The system of criminal justice, as a person is considered to be a criminal only if and when he is convicted by a court of law; the police should also presume that a person in custody may be innocent, till his guilt is proved. The principle of presumption of innocence is specifically provided in Article 11 (1) of the Universal Declaration of Human Rights, Article 14(2) of the International Covenant on Civil and Political Rights and Rule 84(2) of the Standard Minimum Rules. Since arrested persons are presumed innocent, police may impose only those conditions and restrictions on them as will ensure their appearance at trial, prevent their interference with evidence and further commission of offences. A police station is the most important base-line unit of the police organisation. It is at this cutting edge level of police administration, the people often get in close touch with the police. The lock-up is the first place of detention of arrested persons, regardless of whether they are later acquitted, convicted, fined or placed on probation. Right to speedy trial is a fundamental right of a prisoner implicit in article 21 of the constitution. It ensures ” Just, fair and reasonable ” procedure. The fact that a speedy trial is also in public interest or that it serves the societal interest also, does not make it any the less the right of the accused. But, this right is also violated in many cases. The shocking and dismaying picture of administration of justice was depicted by Hussainara Khatoon in which the writ petition filed before the Supreme Court disclosed that a large number of men and women, including children, were behind prisons for years awaiting trial in courts of law. The court found that continued detention of the under- trial prisoners could not be justified . Many judgements titled Re: Inhuman Conditions in 1382 Prisons have been delivered in relation to overcrowding, unnatural deaths, inadequacy of staff and the inadequate training of staff in the Indian prison system

from 2016 to December 2018. In Francis Coralie Mullin vs The Administrator it was affirmed that prisoners have a right to periodic meetings with their legal representatives to ensure efficient legal representation. It held that these rights should be extended to guarantee persons on death row a right to periodic visits from mental healthcare workers. It advised the Central and State Governments to bring about changes in prison manuals and regulations to incorporate this directive. In Shatrugan Chauhan v Union of India the Indian Supreme Court acknowledged the impact that the long-term imprisonment of prisoners on death row has on their mental health.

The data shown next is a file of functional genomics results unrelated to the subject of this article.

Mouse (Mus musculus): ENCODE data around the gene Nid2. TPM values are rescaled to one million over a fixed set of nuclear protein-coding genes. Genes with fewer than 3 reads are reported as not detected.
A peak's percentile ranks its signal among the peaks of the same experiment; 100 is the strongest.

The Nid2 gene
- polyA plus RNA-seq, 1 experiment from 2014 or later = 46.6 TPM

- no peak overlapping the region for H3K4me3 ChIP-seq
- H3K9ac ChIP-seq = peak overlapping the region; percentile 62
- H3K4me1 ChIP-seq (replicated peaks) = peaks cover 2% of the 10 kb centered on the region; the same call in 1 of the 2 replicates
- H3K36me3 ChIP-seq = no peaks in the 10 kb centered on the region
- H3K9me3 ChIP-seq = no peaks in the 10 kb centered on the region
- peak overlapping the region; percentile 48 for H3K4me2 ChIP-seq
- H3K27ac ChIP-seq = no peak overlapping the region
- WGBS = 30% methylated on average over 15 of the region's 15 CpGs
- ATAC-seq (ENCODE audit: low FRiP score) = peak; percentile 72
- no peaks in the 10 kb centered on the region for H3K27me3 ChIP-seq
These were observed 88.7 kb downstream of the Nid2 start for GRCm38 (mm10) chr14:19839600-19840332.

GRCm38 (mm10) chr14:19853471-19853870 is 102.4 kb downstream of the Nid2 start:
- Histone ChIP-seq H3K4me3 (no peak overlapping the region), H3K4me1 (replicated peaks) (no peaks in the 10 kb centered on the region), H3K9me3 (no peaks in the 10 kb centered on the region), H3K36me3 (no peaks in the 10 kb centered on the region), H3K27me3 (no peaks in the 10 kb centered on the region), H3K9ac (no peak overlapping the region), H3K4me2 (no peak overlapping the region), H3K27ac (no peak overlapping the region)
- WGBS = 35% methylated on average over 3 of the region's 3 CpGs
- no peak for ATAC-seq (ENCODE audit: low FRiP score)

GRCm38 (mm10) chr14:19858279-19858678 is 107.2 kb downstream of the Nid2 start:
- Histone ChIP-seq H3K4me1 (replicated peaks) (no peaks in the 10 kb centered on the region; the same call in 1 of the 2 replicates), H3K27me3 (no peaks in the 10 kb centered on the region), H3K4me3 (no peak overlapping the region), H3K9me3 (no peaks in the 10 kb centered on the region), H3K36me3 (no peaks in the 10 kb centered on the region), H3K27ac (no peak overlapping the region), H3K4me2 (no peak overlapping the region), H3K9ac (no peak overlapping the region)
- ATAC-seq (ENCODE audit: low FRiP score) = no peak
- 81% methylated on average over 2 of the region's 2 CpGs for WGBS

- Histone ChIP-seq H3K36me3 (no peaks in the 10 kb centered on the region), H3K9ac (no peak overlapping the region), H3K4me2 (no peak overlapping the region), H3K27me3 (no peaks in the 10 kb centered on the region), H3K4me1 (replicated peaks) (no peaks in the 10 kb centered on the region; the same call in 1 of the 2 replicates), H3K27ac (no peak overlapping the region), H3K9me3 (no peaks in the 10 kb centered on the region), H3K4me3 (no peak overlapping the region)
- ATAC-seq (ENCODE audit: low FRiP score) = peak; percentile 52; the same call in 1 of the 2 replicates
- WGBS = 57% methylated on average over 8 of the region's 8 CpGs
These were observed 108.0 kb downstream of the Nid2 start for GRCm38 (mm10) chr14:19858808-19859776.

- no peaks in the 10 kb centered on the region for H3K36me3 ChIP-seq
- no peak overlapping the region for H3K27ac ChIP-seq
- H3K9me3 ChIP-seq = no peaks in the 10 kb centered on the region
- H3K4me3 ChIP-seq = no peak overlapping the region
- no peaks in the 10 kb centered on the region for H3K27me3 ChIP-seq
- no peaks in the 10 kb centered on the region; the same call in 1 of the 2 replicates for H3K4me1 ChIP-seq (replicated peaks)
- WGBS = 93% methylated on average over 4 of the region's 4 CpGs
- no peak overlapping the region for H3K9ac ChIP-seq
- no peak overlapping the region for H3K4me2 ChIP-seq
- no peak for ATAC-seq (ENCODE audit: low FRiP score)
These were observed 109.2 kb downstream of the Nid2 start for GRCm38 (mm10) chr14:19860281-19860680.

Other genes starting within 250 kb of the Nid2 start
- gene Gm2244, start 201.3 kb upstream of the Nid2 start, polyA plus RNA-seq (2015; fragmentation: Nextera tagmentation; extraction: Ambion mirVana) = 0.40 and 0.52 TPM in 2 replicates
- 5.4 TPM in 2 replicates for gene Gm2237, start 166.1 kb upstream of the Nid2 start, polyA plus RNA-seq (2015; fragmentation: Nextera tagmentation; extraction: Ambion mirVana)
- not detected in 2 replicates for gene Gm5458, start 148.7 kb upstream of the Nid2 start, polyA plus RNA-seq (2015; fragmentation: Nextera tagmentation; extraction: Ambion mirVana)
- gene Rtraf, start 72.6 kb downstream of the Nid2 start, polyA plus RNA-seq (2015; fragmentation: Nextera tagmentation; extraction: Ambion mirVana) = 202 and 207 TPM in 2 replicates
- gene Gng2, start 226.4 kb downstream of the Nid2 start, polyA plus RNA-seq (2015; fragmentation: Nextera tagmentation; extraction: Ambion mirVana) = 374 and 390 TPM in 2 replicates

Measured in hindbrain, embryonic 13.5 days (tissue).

Human rights would become meaningless unless a person is provided with legal aid to enable him to have access to justice in case of violation of his human rights. This is formidable challenge in a country of India’s size and heterogeneity where more than half of the population lives in far flung villages steeped in poverty, destitution and. illiteracy. Legal aid is no longer a matter of charity but is not one of the constitutional rights, and the legal machinery itself is expected to deal specifically with it. In fact legal aid offers a challenging opportunity to a society to redress grievances of tile poor and thereby lay foundation of “Rule of law” To begin with article 22 (1) of the constitution provided a right to every arrested person to consult legal practitioner of his choice. In 1976, a new article 39- dealing with “equal justice and free legal aid” was added in the Constitution of India.

The Judiciary has widened the scope of the Indian Constitution and Indian laws and its interpretations has been time and again defined and redefined, giving it the broadest possible application. No doubt that the Indian Judicial System has played a very important role in lining up the actions of a welfare state.

Several old laws from the pre- independence era which showed that India was stuck in the past in recognising individual’s rights have been struck down. The Supreme Court has delivered many judgments interpreting various laws in order to expand the ambit of fundamental rights. It is not wrong to say that people in India have rights, which with the blessing of Indian Judiciary is evolving at a great pace. In the past few years our society has evolved at a rapid speed which is clearly reflected on the laws and hence, on the lives. But there’s also a sad reality that though Judiciary is playing its part but executive authorities are seriously lacking behind. Even today many laws and rights laid by the judiciary are good on paper but fall flat in reality because either they are not properly executed or are not executed at all. Recently the High Court of Delhi showed it’s concern over the same matter and stated that even after authoritative directions of the Supreme Court of India as well as the repeated judicial pronouncements of the High Court and the clear statutory provisions, 253 prisoners are still languishing in jail. This is one of the examples where the rights of people are ignored and were not valued. Even in 21st century many Fundamental Rights and basic human rights still remain a cherished dream for many. We are better off today, but still far behind!